Valuable lessons I am grateful to have learned from studying abroad.

Not having an unlimited amount of money has made for some of the best stories.

While traveling abroad, I was already loads of money in debt from college. I definitely had a budget, but still wanted to do and see everything. But some of the fondest memories I have are being an in-debt college student travelling for as cheap as possible. The memories of trekking to a farther airport for the cheapest flight, and meeting the men’s professional volleyball team in Croatia.  The nights hanging out with random people that shared rooms with me in hostels. I could go on forever.

I am much more independent than I give myself credit for.

There are times that I get lost travelling downtown Denver. When lost, I can easily use the GPS on my iPhone and find my way home. This requires no contact with anyone else, or public transportation because I own a car. Yet, I traveled all around Europe by foot, bike, train, bus, and plane with no GPS. When I was lost I would interact with people and ask questions. Because of these interactions, I found more useful ways to find the places I was searching for and received tips for great local spots on the way. I did all this without any technology, without any friends or family on speed dial… I did this by myself.

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I have been neglecting my own backyard.

Studying abroad has shown me that the world has so much to offer. I learned that Europe is one of the most beautiful places I have ever seen. I was able to gain an appreciation for art and history. I made sure to get to know my city (Maastricht, Netherlands) as best as I could. When I returned to the U.S., I realized that I do not know my OWN city that well. I have lived in Colorado my entire life and I have never put as much effort into exploring and learning about my own home. Luckily, this is something that can be fixed.

And of course, there are fascinating people all over the world. Some of them may even become lifelong friends.

-Dylan, DU Abroad Peer Advisor

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Buying Guide: Host Family Gifts

If you are going abroad and will live with a host family before, you should know that it is nice to bring gifts to whomever you plan to stay with. However, this rule can also be extended to whomever is going to be helping you a lot when you are abroad. For example, I had what is called a Danish Visiting Family, which was a family that
helped me a lot when I was abroad, and I would hang out with them and cook meals with them at least once a week, but I did not live with them. Even if you are just going to live with a roommate or two, it is polite to bring them a gift.
If you are having any trouble figuring out gifts to bring, here are some ideas:

  • Celestial Seasonings tea gift basket (this is what I brought my visiting family, but since Celestial Seasonings is become accessible in so many places, make sure that you are not going somewhere where it is easy to buy. Denver or Boulder tote bags (or tote bags from wherever you live) BBQ sauce (at least in Denmark, everyone seemed to think that BBQ just meant grilling and nobody had any concept of BBQ sauce, so when my parents came to visit I had them bring some BBQ sauce to give to my visiting family)celestial seasonings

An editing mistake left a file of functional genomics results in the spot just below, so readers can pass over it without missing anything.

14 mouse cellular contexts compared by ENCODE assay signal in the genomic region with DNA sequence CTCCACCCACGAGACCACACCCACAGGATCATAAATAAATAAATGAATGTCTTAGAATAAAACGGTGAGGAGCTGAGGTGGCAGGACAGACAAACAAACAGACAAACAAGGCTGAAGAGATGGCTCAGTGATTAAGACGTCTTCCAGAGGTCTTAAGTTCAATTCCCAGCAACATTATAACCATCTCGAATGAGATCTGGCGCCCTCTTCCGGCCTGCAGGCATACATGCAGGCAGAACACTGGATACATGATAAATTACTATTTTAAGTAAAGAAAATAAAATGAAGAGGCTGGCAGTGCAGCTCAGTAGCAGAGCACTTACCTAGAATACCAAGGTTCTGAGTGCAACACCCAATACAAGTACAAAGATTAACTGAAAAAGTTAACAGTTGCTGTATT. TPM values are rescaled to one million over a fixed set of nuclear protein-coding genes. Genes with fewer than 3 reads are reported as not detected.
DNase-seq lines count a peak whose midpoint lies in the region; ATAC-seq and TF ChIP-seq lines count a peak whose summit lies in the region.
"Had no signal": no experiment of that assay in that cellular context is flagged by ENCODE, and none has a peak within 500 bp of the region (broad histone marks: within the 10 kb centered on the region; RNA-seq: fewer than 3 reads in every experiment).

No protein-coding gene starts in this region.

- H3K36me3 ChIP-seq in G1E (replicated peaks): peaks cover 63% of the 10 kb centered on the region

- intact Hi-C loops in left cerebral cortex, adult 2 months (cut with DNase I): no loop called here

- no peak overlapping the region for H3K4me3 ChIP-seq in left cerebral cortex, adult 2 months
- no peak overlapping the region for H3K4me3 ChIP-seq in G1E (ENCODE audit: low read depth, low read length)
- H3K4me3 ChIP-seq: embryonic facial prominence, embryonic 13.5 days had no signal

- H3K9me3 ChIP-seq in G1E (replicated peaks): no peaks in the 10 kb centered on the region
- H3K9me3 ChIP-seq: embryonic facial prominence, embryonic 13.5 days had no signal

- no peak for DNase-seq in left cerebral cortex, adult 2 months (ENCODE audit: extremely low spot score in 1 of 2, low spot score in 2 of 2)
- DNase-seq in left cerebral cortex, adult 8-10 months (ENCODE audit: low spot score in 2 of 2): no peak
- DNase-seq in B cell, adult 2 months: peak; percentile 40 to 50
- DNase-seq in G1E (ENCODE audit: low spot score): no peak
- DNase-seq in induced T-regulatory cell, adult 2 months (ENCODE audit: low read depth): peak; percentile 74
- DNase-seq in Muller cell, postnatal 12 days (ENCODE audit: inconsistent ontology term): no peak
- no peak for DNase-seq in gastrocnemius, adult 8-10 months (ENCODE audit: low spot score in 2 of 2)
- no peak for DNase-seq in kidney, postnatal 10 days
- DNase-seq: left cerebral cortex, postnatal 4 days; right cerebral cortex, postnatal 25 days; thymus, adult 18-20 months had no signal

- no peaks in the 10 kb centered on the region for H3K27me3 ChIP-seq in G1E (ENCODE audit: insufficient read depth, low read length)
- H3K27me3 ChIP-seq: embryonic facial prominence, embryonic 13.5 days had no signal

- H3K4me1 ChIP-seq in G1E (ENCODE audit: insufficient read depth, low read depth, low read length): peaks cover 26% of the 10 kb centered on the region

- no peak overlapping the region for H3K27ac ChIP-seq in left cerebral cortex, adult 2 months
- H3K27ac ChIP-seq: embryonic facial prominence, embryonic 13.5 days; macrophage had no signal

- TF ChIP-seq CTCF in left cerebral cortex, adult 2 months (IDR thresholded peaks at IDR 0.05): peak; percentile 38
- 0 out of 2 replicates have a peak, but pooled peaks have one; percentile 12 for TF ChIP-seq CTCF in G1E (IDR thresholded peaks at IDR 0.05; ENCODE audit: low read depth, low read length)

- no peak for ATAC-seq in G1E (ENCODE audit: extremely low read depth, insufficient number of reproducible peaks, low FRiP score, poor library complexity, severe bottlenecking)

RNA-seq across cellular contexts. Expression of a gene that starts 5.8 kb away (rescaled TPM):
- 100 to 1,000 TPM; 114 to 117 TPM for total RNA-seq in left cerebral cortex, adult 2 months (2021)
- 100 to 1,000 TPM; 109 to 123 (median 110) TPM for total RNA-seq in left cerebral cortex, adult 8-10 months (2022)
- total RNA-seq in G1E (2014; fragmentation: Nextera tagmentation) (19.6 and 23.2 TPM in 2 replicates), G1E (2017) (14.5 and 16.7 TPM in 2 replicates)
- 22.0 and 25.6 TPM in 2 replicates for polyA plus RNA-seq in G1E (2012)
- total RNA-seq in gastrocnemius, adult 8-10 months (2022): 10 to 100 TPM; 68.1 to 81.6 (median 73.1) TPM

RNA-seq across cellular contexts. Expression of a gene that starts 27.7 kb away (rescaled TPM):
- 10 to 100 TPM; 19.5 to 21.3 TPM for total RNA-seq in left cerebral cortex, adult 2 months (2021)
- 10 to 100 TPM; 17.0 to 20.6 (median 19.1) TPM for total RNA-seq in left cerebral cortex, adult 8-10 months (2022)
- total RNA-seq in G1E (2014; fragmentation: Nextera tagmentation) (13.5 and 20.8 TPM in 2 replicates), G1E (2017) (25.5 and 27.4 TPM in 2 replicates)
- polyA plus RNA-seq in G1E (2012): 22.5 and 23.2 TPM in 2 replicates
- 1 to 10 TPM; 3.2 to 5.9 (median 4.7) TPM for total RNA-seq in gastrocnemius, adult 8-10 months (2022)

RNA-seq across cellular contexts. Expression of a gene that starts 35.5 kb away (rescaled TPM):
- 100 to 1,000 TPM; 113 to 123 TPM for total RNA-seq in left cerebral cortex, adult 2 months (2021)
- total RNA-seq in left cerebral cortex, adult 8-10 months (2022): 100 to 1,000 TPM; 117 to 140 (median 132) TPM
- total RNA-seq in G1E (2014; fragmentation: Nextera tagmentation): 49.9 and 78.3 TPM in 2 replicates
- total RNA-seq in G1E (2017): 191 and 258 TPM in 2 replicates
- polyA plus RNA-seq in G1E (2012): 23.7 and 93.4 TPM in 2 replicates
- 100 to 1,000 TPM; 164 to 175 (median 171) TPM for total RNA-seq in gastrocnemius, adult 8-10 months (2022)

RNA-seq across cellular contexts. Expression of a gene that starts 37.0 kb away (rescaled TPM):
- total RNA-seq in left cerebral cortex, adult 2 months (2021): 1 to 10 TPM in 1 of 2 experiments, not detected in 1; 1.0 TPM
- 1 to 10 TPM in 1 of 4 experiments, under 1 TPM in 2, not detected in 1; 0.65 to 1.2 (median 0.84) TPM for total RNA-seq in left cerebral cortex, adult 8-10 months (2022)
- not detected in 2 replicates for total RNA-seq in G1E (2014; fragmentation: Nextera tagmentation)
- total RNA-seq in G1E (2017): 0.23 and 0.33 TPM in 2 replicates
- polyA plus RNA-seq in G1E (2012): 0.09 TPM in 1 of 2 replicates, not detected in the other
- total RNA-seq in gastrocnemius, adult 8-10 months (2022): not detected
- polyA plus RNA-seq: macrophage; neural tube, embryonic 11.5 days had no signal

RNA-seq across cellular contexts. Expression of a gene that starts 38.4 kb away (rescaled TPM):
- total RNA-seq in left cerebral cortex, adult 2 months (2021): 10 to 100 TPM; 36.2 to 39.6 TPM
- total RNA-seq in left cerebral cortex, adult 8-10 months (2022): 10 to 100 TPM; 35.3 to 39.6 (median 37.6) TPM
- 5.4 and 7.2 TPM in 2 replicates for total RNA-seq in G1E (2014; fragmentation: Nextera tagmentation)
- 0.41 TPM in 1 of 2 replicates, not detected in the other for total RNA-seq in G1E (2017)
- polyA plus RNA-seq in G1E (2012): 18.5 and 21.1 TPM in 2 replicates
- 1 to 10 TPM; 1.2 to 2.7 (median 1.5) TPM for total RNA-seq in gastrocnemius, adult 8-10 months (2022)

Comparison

• Baseball caps or sports jerseys from wherever you are fromrockies jersey
  • Food mixes. For whatever reason a lot of people from other countries seem intrigued by all of our brownie mixes and pancake mixes (or perhaps are just interested in the convenience of it). Other food mixes like mixes for bean soup or anything like that would also make good gifts—especially if they are locally made.
  • Chocolate. Especially if you can get chocolate or candy from a local factory.You can rarely go wrong with getting chocolate, but just make sure that it is wrapped up well so that nothing melts in your suitcase!hammonds candy
  • Locally made soaps or perfumes. This gift is of course better for women.
  • Native American crafts or jewelry.
  • Any other food item that is special to where you live such as salt water taffy if you are from the coast.
  • Any other non food item such as clothing or jewelry or decorations that is somehow representative of where you are from also makes a good gift.

And always bring photos of yourself, your family, your friends, and where you live (including postcards)! It is nice to be able to show your family where you live!

*Blogger’s note: Think ahead- you may be placed with a family with small children, grandparents, extended family members, and people not listed on your housing assignment. Bring a few extra little items just in case. Postcards are easy, cheap, and a great way to share a bit of your home with your host family!

-Rosa Calabrese, DU Study Abroad Peer Advisor